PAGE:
“Luring” versus “Clicker training”

If you want to teach your dog a language, with many cues and behaviors, it is a bad idea to teach foundation behaviors with a lure.  You are much better off using a clicker (or other marker signal) to teach sit.

Why? Because when you teach sit with a marker signal you’re not just teaching “sit.” Puppies already know how to sit.  What you are teaching is a language. You teaching them how to use your language to collect information! Sit is such an easy behavior to mark, reinforce, release and put on cue, why don’t  trainers start off  using a marker signal for putting foundation behaviors on cue?Smokey&Bee

If we use a marker signal to teach foundations, later on,  it is much easier to teach behaviors that can’t be lured (such as backing up, right/left, paw movements, retrieve and delivery, stops and distant behaviors).  If you are teaching the dog to follow food in your hand,  it will confuse the dog when you want the dog to ignore food in your hand.

I do use a lure sometimes, especially with adult troubled dogs (but not to teach sit) and it’s actually not that easy to use a lure correctly. I’ve seen problems that arise when a lure is used incorrectly.

For example, some dogs are so focused on the lure they barely know they are going over a jump (crash!). Many dogs become overly focused on the food and they seem to “stop thinking.” And what happens if a dog doesn’t sit when a pet owner sticks food in his face? They take away the food? That’s not fun. That’s (technically speaking) a form of punishment for participating. Or if they keep sticking the food in his face? They are rewarding him for not sitting? So often people feed their lures regardless of what the dog is doing.  It is hard to control or even understand the behavior science of what you are doing with reinforcement and punishment when you are using a lure.

I understand why people use a lure to teach sit. Typically, they are afraid the clicker won’t work. They  haven’t practiced with or  conditioned the clicker and so they stick with the experience that, for better but usually for worse, a dog will go after food in the environment. Teacher/trainers dread  embarrassing dead air time, where a puppy is standing there doing nothing but thinking.  Some trainers and students are coming from a history of pushing dogs into a sit, and while they have gotten beyond force they still can’t stand waiting for the dog to sit on its own.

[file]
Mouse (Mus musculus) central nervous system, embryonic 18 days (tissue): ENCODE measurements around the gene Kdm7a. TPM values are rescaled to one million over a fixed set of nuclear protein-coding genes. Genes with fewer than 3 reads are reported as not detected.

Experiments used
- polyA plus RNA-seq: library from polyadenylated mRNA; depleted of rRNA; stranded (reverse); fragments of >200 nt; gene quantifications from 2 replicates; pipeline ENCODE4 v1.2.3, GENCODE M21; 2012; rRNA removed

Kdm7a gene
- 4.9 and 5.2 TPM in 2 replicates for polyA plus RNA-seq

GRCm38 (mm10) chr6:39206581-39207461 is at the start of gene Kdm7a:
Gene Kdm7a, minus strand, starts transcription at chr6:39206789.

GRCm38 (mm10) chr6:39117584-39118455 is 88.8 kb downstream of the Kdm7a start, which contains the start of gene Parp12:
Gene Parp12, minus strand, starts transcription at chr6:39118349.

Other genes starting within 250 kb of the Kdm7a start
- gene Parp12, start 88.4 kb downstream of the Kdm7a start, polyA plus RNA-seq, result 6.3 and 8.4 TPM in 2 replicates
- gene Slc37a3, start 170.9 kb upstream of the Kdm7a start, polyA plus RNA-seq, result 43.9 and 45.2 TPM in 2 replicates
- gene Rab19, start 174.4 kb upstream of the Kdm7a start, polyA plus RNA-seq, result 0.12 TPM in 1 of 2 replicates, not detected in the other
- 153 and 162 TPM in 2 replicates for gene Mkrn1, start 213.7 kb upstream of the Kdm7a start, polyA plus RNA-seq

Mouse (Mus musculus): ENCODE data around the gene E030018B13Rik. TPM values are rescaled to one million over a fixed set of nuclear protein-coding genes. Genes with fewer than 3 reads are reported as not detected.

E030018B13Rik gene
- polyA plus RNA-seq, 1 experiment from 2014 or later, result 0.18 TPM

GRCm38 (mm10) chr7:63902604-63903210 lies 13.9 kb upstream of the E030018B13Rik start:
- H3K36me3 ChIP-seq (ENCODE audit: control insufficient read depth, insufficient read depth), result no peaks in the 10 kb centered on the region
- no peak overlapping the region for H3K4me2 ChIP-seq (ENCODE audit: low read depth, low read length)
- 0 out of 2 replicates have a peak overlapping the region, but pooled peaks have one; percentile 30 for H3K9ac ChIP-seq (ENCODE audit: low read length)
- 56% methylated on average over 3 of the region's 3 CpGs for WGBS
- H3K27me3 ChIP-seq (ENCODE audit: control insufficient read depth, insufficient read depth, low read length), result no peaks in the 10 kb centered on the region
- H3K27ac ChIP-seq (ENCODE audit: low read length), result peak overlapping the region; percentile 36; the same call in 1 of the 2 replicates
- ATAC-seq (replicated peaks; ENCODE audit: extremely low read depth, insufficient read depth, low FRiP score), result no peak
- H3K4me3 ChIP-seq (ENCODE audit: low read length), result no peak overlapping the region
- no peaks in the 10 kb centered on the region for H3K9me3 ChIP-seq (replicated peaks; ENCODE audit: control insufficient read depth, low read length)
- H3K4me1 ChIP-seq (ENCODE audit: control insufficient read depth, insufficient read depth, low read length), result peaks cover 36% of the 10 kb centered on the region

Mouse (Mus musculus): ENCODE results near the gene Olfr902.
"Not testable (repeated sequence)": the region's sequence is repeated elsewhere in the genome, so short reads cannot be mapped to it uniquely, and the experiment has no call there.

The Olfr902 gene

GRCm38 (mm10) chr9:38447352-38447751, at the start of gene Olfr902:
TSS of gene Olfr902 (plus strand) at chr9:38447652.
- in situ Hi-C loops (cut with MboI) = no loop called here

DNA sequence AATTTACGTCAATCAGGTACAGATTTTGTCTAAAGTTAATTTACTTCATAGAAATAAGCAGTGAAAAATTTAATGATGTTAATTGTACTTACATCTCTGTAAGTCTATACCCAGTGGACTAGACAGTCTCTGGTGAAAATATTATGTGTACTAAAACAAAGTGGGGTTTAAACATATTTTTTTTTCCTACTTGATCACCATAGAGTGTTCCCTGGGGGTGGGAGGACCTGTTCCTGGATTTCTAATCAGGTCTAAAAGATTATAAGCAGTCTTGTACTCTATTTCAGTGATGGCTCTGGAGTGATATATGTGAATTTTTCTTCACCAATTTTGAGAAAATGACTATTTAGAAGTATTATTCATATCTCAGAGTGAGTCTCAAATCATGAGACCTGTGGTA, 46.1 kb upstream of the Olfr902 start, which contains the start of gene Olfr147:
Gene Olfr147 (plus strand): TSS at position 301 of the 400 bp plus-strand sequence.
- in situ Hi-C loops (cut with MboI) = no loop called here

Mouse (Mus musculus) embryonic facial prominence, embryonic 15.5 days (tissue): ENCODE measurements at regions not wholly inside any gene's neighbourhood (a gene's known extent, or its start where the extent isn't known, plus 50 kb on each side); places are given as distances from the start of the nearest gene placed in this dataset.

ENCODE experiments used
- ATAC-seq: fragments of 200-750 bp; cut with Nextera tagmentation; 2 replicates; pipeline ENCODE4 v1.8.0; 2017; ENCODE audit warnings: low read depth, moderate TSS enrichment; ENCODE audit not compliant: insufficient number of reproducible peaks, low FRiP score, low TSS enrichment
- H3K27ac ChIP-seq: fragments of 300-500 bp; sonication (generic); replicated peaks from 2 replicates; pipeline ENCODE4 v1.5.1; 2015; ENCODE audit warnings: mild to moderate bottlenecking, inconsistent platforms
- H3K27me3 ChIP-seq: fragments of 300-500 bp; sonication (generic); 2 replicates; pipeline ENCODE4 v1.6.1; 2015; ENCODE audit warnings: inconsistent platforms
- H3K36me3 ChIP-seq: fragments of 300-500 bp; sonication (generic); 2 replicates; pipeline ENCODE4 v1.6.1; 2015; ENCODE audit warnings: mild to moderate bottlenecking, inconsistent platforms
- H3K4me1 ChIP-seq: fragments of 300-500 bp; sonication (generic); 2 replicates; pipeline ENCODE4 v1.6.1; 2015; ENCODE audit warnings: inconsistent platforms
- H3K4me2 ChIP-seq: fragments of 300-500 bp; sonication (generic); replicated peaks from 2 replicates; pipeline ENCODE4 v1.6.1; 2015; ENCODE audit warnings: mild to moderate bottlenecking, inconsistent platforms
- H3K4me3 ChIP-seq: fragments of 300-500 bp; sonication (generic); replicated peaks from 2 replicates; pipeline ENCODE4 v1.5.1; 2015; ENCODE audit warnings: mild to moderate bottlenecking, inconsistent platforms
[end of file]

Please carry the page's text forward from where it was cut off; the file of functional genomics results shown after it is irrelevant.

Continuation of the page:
But waiting pays off . Once the dog “gets it” the whole room gets excited. Using a click, everyone can see that dogs are not stupid! They do think! We CAN “talk” to our dogs!

Pet owners who lure too easily wind up with a diminished sense of canine intelligence, and of their own training abilities.  They may go home thinking that the only thing that matters to their dog is hotdogs!

And really, you have accomplished very little when you use a lure to teach sit.  Any time “saved” with luring a sit is going to be spent in tearing your hair out  down the road.  You can’t lure a dog into sit from a distance.

When food, real or imaginary, is part of your cue, you’ve got a problem.  Dogs can figure out that trick/trap and I’ve worked with dogs who see a treat and run to escape it! “You are not going to truck me with that hotdog!”

And some dogs see a lure as a tease. “Either give it to me or don’t give it to me, but  it’s stressing me out when you keep waving it in my face but then it seems like you don’t want me to take it!!” Dogs can become uninspired and unmotivated when people make mistakes with lures.

A clicker (I use a tongue click) brings clarity to the conversations we have with our pets.  It teaches my dogs to focus on me, rather than on food. It’s the first word  of our shared language, and it means “you just win a prize!” Dogs can easily understand that there are many types of prizes, not just food, that they are willing to work to earn.

The perfect place to start learning this dog-language is with sit/down/stand. When you’ve taught  foundation behaviors using marker signals, dogs are less frustrated, and you are positioned to develop a richer understanding of how animals really think.


About Jenny Ruth Yasi

author, sailor, animal trainer,rally, agility and freestyle competitor, owner/proprietor Whole Dog Camp, now located in Freeport, Maine. For 31 years we lived on Peaks Island Maine. Now we are sailing with our 2 dogs in the Bahamas, and will return to Maine in 2017
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